Photos by Rachel Jessen
Steve Pernetti is my friend. We met in 2010 when he bought Fair Grounds, the Iowa City vegan/vegetarian bakery and café whose food I loved but manager I couldn’t stand. Since then, Fair Grounds has changed. They serve meat; the dystopian note-scape of passive aggressive Post-Its judgmentally fluttering on everything vanished with their last owner. And Steve has become more and more interested in the arts and using Fair Grounds as a venue to promote them, turning his back room into a gallery space and his front into a performance one. Steve loves Iowa City—he loves people and he loves art. And since we talk about art sometimes when I come in, I asked if he’d sit down with me and talk about where, as a local business owner, it fits into Fair Grounds and the greater Iowa City community.
As we sit on couches in the back, an artist and her sister hang work. Emilee McNeal, the artist behind the current exhibition “Swimming the Monochromatic Sea,” is hanging her black and white photography. They’re small and varied—darkroom photos and one photogram. A quietly energetic former student, she tells me, “I think there are places to show art if you search hard, but this is the best I’ve seen. Especially if you’re just starting out.”
“Emilee was the roommate of one of my staff members who’s now working for AmeriCorps. She came in a couple months ago to see if she could do a show in the back,” Steve says. “A lot of this art comes to us without a lot of proactive work. Strangely enough, I’ve contacted the university to see if there are artists who’d like to come show their work here. They wanted me to put a proposal together and go through a process where I justify why this would be a good space. It seemed a little more structured than I wanted to deal with. We’re doing this mostly to support the community.
“Walls should never be bare,” Steve continues, adjusting his trademark tan cap and glasses. “We took a look at [Emilee’s] photography and liked it, and we liked the idea that we could say, ‘yeah, we’re doing abstract nudes in the back of Fair Grounds,’ which always gets peoples’ attention. It’s actually more macro work on skin but still sounds really cool. I’ve developed a working relationship with (local artist) Julia Schaefer (local artist and former owner of The Tool Box), who has done a number of shows.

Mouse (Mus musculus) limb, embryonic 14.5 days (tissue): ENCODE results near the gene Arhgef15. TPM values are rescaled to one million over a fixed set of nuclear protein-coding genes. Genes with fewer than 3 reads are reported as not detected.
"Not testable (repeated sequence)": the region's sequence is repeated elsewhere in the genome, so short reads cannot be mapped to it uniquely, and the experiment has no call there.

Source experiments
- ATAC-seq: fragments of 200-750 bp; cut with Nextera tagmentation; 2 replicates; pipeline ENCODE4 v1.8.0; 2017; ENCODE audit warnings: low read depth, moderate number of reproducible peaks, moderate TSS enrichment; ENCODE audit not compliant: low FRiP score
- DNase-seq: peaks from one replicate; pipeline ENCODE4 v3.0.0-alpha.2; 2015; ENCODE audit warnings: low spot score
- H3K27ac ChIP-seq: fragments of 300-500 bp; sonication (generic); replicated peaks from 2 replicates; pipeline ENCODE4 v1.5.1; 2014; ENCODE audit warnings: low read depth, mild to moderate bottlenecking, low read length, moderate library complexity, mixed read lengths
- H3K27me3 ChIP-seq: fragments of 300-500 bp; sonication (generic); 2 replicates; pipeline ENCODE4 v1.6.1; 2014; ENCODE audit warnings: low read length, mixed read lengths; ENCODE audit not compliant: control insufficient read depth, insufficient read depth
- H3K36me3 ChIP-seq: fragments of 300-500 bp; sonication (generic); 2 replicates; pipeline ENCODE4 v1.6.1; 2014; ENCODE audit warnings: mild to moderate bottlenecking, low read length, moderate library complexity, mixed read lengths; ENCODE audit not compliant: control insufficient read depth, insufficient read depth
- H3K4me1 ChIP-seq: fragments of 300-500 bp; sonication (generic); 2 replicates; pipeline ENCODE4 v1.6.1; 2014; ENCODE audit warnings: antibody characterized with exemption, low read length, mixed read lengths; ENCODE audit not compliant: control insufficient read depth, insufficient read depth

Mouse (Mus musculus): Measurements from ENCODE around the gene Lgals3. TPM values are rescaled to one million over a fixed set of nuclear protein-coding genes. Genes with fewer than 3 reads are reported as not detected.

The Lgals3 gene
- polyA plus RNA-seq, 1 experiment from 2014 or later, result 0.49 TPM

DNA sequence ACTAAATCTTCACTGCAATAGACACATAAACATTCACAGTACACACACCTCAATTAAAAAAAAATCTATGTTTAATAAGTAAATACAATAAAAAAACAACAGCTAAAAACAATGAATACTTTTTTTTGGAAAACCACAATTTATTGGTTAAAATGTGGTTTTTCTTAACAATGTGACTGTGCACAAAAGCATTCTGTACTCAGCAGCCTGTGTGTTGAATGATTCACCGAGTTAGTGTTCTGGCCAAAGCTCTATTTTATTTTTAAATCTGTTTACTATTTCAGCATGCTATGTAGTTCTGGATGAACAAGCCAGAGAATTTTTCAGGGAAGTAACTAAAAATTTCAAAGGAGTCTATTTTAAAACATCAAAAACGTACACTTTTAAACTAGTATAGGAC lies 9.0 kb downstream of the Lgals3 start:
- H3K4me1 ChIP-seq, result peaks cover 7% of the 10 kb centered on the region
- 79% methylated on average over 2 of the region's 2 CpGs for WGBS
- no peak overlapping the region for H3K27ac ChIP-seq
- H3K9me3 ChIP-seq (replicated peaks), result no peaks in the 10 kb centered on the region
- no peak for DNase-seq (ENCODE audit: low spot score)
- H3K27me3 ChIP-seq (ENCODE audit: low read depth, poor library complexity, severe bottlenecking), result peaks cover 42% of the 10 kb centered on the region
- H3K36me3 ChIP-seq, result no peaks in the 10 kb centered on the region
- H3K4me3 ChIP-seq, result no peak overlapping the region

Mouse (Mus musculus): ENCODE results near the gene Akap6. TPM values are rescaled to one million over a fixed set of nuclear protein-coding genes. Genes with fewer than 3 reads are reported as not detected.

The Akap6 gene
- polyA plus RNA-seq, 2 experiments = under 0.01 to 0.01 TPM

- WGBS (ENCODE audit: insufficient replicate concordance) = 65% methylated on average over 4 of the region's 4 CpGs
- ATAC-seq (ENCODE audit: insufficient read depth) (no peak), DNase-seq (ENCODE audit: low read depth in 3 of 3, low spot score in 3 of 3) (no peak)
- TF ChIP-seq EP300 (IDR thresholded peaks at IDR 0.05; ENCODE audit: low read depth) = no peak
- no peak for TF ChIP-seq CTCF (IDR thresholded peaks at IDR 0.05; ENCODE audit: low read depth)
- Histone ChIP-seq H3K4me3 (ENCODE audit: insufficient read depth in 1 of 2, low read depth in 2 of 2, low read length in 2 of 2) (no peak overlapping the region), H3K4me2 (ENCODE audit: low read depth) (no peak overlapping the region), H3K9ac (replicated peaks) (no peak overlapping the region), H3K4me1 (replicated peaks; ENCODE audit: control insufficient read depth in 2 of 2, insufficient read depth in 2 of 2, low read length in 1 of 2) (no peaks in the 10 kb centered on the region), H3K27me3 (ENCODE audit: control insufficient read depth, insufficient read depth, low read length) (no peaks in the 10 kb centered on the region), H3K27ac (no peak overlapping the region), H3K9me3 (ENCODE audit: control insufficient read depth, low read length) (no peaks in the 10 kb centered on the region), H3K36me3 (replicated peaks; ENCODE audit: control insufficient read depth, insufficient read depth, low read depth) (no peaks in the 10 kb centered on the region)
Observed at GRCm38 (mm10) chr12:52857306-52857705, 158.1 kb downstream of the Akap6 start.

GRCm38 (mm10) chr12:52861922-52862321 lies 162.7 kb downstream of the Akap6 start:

“We like art that’s a little different, provokes thought and doesn’t look like it should be sitting in the average corporate café.”
While Steve’s work at Fair Grounds involves managing the business itself in myriad ways, he’s someone who clearly thinks a lot about what’s shown and the effect it has on viewers–just like any gallery owner might. I ask him about the differences between running a café with a gallery and a more “standard” gallery. He explains:
“We think about the fact that this is a public venue. If it were strictly a gallery we might have a little bit more liberty with what we’d show here, but we have families that come in on Saturday mornings from all walks of life. We have to be a little more sensitive of our clientele and what they expect to have around them. It doesn’t just have to do with whether there’s nudity involved—we’ve had nude work on the walls—but there’s also a comfort level. Some art is sufficiently thought-provoking, but some might make someone uncomfortable who is coming in for breakfast or getting a beer after work.
“I can give you an example: I was approached about a month ago to put on a show called ‘Nuclear Neighborhoods.’ It’s in concert with the university. The curator sent me a proposal and it had a lot of elements related to Hiroshima and nuclear warfare. It made some powerful statements, but the problem I had with it was that when people come to a laid-back, bohemian café where they might want to relax and get away from the challenges of modern life, I didn’t know how well it would fit. I’ve turned down other things simply because they were too pedestrian, too boring. Things that didn’t really say anything, things that were more craft than art.
“We have an unstructured approach,” he laughs. “People hear about us, or they hear about us from Julia and the network of artists she’s set up, or through the arts and literature network we already have set up here, or through friends of customers.”
This “unstructured approach” is the soul of Fair Grounds, an upscale DIY gallery; a vehicle for art conductors ready to take their passions on any number of roads.
“Everyone we’ve shown here is a local artist. This is the same thing we do with poetry readings, writing workshops, art, music … we’ve never done anything three dimensional or run theater performances here. Interesting stuff we’ve never done! And we’d like to show independent films. I’d love to put in a projector and show indie movies on Wednesdays, or something like that. People reach out to us to run events and we want to reach back and help them do it!
“It’s a two-way street. We run community events, and in turn, the local community supports Fair Grounds. We don’t charge our artists anything to run shows, and we don’t take a cut from whatever they sell. [The art] makes the place look better and it brings people in … we’ll find other ways to make money, not off the backs of artists, many of whom are just starting out.
“I hope we’re able to segue into a calendar where we run new shows by local artists. I don’t want to have any gaps, and I know there are people out there who want to run shows. I know there are a lot of artists here and a finite amount of places to show their art. I hope everyone who has a space makes that space available to the community so artists can show their art. There are a lot of walls in Iowa City.”
Russell Jaffe is a 200 percent man doing 200 percent things.